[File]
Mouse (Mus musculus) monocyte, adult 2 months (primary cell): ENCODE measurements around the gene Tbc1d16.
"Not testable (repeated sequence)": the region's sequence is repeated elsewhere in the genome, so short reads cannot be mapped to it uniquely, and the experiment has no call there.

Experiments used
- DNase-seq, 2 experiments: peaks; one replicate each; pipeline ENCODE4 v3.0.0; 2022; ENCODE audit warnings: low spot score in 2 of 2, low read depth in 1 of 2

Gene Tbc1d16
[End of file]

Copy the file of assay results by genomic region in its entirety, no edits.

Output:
Mouse (Mus musculus) monocyte, adult 2 months (primary cell): ENCODE measurements around the gene Tbc1d16.
"Not testable (repeated sequence)": the region's sequence is repeated elsewhere in the genome, so short reads cannot be mapped to it uniquely, and the experiment has no call there.

Experiments used
- DNase-seq, 2 experiments: peaks; one replicate each; pipeline ENCODE4 v3.0.0; 2022; ENCODE audit warnings: low spot score in 2 of 2, low read depth in 1 of 2

Gene Tbc1d16